The Employee Benefits Practice is pleased to present the Employee Benefits Developments Newsletter for the month of November 2020.
IRS Extends Contribution Deadline for Single-Employer Defined Benefit Retirement Plans
The IRS has issued Notice 2020-82 extending the deadline for contributions to single-employer defined benefit retirement plans as provided under Section 3608(a)(1) of the CARES Act.
This guidance will affect sponsors of single-employer defined benefit plans who must satisfy the Code Section 412(a) minimum funding standards. In general, Code Section 430(j)(1) requires minimum required contributions to be made within 8 ½ months of the end of the plan year. Plans that experienced a funding shortfall during the prior plan year are subject to the quarterly installment requirements of Code Section 430(j)(3).
In both situations, the CARES Act extended the deadline for single-employer defined benefit pension contributions until January 1, 2021. In doing so, Congress intended to allow plan sponsors to defer making contributions due to the adverse financial impact of the pandemic. Due to the New Years’ holiday and the potential inability of financial institutions to transfer funds by the deadline, Notice 2020-82 provides that a contribution to a single-employer defined benefit plan will be timely if made no later than January 4, 2021, the next business day.
Notice 2020-82 also extends to January 4, 2021 the deadline for a plan sponsor’s election to add to a prefunding balance or to use a prefunding account balance to offset the minimum required contribution for the 2020 plan year. The guidance further provides that if a contribution is made by January 4, 2021, the amount of the minimum required contribution that is satisfied by the contribution (and the amount that can be added to the plan’s prefunding balance related to any excess contribution) is determined by computing the applicable interest adjustment using the actual contribution date.
The guidance does not impact existing Notice 2020-61, which addresses the treatment of tardy contributions not made by the deadline. The Pension Benefit Guaranty Corporation has issued guidance to conform to Notice 2020-82.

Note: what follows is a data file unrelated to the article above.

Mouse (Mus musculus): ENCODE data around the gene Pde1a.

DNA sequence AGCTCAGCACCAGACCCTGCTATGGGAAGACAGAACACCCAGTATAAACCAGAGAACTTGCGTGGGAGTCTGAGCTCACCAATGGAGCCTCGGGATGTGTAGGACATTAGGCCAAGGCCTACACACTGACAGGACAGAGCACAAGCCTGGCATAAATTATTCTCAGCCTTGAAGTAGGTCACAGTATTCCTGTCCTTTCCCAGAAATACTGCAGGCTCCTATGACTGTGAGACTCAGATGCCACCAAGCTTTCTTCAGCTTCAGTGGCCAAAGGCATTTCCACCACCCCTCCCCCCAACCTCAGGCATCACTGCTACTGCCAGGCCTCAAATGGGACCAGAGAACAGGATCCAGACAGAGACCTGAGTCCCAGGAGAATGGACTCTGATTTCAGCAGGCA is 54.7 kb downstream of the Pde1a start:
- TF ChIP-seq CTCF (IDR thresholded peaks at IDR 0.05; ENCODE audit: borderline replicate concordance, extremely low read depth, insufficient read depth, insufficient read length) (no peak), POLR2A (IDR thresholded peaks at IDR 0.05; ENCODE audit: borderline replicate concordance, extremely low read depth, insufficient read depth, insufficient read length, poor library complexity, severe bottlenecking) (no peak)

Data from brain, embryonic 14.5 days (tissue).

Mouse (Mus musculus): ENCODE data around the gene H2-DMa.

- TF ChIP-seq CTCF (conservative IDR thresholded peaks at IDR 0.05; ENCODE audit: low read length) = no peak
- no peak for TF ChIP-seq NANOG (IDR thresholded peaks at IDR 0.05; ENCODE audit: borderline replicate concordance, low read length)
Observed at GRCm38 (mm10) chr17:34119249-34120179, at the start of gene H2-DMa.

Court Grants Partial Summary Judgment Dismissing Statutory Penalties
The US District Court of the Southern District of Texas recently granted partial summary judgment, dismissing penalties related to a failure to comply with a request for plan information. In this case, a participant in a company’s life insurance plan, died a few months after terminating his employment. His widow was denied a claim for benefits because the employee did not complete forms to convert the life insurance and no premiums were paid following his termination. As part of the employee’s widow’s lawsuit, she asserted a claim against the plan administrator and the company alleging their failure to provide a copy of the insurance policy and copies of specific telephone recordings related to the matter. Under ERISA, a plan administrator may be subject to statutory penalties of up to $110 per day for failing to timely provide certain requested plan related documents. The plan administrator, upon written request, must "furnish a copy of the latest updated summary, plan description, and the latest annual report, any terminal report, the bargaining agreement, trust agreement, contract, or other instruments under which the plan is established or operated." In dismissing the claim against the plan based on a failure to provide telephone call records, the court noted that, in the Fifth Circuit, the “other instruments under which the plan is operated” provision has been narrowly interpreted to apply to only formal legal documents that govern a plan. This case highlights an issue common to many plan administrators. That is, knowing what to produce when responding to a request for information. When faced with such a request, plan administrators should consult with their legal counsel to better understand the scope of their obligations. (Huerta V. Metropolitan Life Ins., S.D. (November 2020))
Qualified Retirement Plan Distributions to State Unclaimed Property Funds: New IRS Guidance